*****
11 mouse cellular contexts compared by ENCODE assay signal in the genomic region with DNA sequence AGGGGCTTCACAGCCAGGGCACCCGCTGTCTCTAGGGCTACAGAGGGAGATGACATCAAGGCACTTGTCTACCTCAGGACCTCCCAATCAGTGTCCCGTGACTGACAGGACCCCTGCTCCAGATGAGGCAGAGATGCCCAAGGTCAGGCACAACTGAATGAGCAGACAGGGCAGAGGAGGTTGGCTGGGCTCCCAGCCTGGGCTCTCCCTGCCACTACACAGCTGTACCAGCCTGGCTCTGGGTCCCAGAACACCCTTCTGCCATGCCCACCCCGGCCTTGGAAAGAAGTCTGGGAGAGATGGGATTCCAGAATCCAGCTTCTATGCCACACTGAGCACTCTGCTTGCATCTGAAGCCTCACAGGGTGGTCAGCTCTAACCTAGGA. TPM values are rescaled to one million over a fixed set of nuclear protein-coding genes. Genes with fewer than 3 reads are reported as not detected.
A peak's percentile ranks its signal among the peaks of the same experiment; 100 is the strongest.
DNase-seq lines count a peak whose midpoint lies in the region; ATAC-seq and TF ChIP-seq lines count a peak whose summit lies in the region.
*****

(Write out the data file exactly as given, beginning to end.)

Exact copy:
11 mouse cellular contexts compared by ENCODE assay signal in the genomic region with DNA sequence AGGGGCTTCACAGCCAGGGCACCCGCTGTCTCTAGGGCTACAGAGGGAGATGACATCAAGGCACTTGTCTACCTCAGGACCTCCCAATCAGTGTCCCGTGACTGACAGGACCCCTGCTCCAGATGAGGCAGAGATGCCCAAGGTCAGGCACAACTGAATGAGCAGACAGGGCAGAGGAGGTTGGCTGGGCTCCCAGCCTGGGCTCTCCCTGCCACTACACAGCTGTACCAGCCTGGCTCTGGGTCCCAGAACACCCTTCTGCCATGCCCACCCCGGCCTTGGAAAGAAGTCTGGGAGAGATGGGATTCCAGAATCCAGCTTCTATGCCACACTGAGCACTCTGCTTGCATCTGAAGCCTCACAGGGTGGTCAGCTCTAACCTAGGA. TPM values are rescaled to one million over a fixed set of nuclear protein-coding genes. Genes with fewer than 3 reads are reported as not detected.
A peak's percentile ranks its signal among the peaks of the same experiment; 100 is the strongest.
DNase-seq lines count a peak whose midpoint lies in the region; ATAC-seq and TF ChIP-seq lines count a peak whose summit lies in the region.